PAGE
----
International White Water Rafting Classifications
The rafting classification scale was created by the American Whitewater Association for the purpose of evaluating rivers and rafting sections throughout the world. The class reflects the technical difficulty and skill level required associated with the section of river.
Easy: Waters with some movement in the form of riffles and small waves. Few obstructions, all obvious and easily missed with little training. Risk to swimmers is slight; self-rescue is easy. In Costa Rica these sections are ideal for nature observation, in slow paddle tours such as safari floats and canoe or kayak tours. Costa Rica Class 1 Rivers include; the lower section of Sarapiqui, Puerto Viejo, and Peñas Blancas rivers.
Novice: Straightforward rapids with wide, clear channels which are evident without scouting. Occasional maneuvering may be required, but rocks and medium-sized waves are easily missed by trained paddlers. Swimmers are seldom injured and group assistance is rarely needed. Costa Rica Class 2 Rivers include; the mid section of Sarapiqui, La Virgen, and Balsa Rivers rivers, though all of these sections have a mix of class 2 and class 3 rapids.
Intermediate: Rapids with moderate, irregular waves which may be difficult to avoid. Complex maneuvers in fast current and good boat control in tight passages or around ledges are often required; large waves or strainers may be present but are avoidable. Strong eddies and powerful current effects can be found, particularly on large-volume rivers. Scouting is advisable for inexperienced parties. Injuries while swimming are rare; self-rescue is usually easy but group assistance may be required to avoid long swims. Rapids that are at the upper end of this difficulty range are designated Class III+. Costa Rica Class 3 Rivers include; the mid section of Sarapiqui, La Virgen, and Balsa Rivers rivers, though all of these sections have a mix of class 2 and class 3 rapids, and Chirripo River rated Class 3+. Also the upper section of Sarapiqui, San Miguel, Pacuare, and Toro River are a combination of Class 3 and Class 4 rapids, though Toro is currently not being run due to instability of the water levels and levels of contamination.
Advanced: Intense, powerful but predictable rapids requiring precise boat handling in turbulent water. Depending on the characteristics of the river, it may feature large, unavoidable waves and holes or constricted passages demanding fast maneuvers under pressure. A fast, reliable eddy turn may be needed to initiate maneuvers, scout rapids, or rest. Rapids may require “must make” moves to avoid dangerous hazards. Risk of injury to swimmers is moderate to high, and water conditions may make self-rescue difficult. Group assistance for rescue is often essential but requires practiced skills. Whitewater rafting in Class 4 sections is recommended only for persons with experience in the sport, in excellent physical condition, and always under the supervision of a certified guide. In Costa Rica the Class 4 sections include: the upper section of Sarapiqui, San Miguel, Pacuare, and Toro River are a combination of Class 3 and Class 4 rapids, though Toro is currently not being run due to instability of the water levels.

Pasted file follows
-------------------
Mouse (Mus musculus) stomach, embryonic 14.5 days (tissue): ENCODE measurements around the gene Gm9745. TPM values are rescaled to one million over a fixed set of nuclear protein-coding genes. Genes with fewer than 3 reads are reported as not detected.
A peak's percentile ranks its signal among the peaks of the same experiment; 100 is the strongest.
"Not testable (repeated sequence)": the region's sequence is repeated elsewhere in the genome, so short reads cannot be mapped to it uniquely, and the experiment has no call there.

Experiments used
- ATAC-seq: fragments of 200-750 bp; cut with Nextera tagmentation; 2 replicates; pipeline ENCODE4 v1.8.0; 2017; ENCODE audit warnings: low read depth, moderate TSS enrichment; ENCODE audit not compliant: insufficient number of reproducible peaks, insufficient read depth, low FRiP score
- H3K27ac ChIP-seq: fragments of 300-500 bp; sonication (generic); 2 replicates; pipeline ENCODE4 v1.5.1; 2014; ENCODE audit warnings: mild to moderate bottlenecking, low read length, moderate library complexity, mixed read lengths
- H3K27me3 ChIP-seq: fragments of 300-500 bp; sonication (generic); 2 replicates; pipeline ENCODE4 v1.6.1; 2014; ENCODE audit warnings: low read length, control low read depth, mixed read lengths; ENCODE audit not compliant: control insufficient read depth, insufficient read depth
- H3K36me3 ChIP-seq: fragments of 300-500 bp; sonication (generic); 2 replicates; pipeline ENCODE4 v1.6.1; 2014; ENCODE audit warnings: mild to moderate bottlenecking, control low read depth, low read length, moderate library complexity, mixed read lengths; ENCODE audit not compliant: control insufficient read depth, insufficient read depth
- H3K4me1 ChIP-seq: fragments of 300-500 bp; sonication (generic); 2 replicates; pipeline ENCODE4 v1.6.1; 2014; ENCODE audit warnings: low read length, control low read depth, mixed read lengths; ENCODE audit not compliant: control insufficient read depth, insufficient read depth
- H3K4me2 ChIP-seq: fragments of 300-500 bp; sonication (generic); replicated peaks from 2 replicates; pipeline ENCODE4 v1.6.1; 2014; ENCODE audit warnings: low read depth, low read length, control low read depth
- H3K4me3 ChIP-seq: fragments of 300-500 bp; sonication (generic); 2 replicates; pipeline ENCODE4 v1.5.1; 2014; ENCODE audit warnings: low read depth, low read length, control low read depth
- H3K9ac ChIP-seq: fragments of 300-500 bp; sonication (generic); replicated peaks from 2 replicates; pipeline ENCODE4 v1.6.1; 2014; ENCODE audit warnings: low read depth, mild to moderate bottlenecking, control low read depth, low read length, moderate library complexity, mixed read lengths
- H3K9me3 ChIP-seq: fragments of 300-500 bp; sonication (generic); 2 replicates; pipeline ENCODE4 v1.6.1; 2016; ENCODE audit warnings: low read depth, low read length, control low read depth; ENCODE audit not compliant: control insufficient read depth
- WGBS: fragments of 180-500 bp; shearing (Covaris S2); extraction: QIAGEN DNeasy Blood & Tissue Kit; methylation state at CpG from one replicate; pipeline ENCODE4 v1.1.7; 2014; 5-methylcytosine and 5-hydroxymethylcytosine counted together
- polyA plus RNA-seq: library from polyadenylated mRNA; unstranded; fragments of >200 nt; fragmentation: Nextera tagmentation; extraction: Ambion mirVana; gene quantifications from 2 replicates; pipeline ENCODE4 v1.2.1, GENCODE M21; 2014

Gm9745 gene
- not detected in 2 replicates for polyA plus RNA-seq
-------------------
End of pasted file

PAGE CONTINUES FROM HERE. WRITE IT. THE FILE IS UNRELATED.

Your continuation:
Expert, extremely long, obstructed, or very violent rapids which expose a paddler to added risk. Drops may contain large, unavoidable waves and holes or steep, congested chutes with complex, demanding routes. Rapids may continue for long distances between pools, demanding a high level of fitness. What eddies exist may be small, turbulent, or difficult to reach. Swims are dangerous, and rescue is often difficult even for experts. Proper equipment, extensive experience, and practiced rescue skills are essential. Because of the large range of difficulty that exists beyond Class IV, Class V is an open-ended, multiple-level scale designated by class 5.0, 5.1, 5.2, etc. Each of these levels is an order of magnitude more difficult than the last. Example: increasing difficulty from Class 5.0 to Class 5.1 is a similar order of magnitude as increasing from Class IV to Class 5.0. These sections only recommended for rafting professionals, and not recommended for tourists. There are no white water sections of Class 5 rapids currently commercialized in Costa Rica.
Extreme and Exploratory Rapids: Runs of this classification are rarely attempted and often exemplify the extremes of difficulty, unpredictability, and danger. The consequences of errors are very severe and rescue may be impossible. For teams of experts only, at favorable water levels, after close personal inspection and taking all precautions.
At Aguas Bravas your safety and enjoyment are our top priorities. That is why we will never recommend a section higher that which is ideal for the ages and experience levels of your group. Our adventure specialists are standing by to answer all of your questions and to help you choose the ideal white water rafting section for your next visit to Costa Rica. This personalized attention is what has earned us 5 stars in Trip Advisor and their Certificate of Excellence for 4 years in a row, as well as a perfect safety record in over 23 years of operation.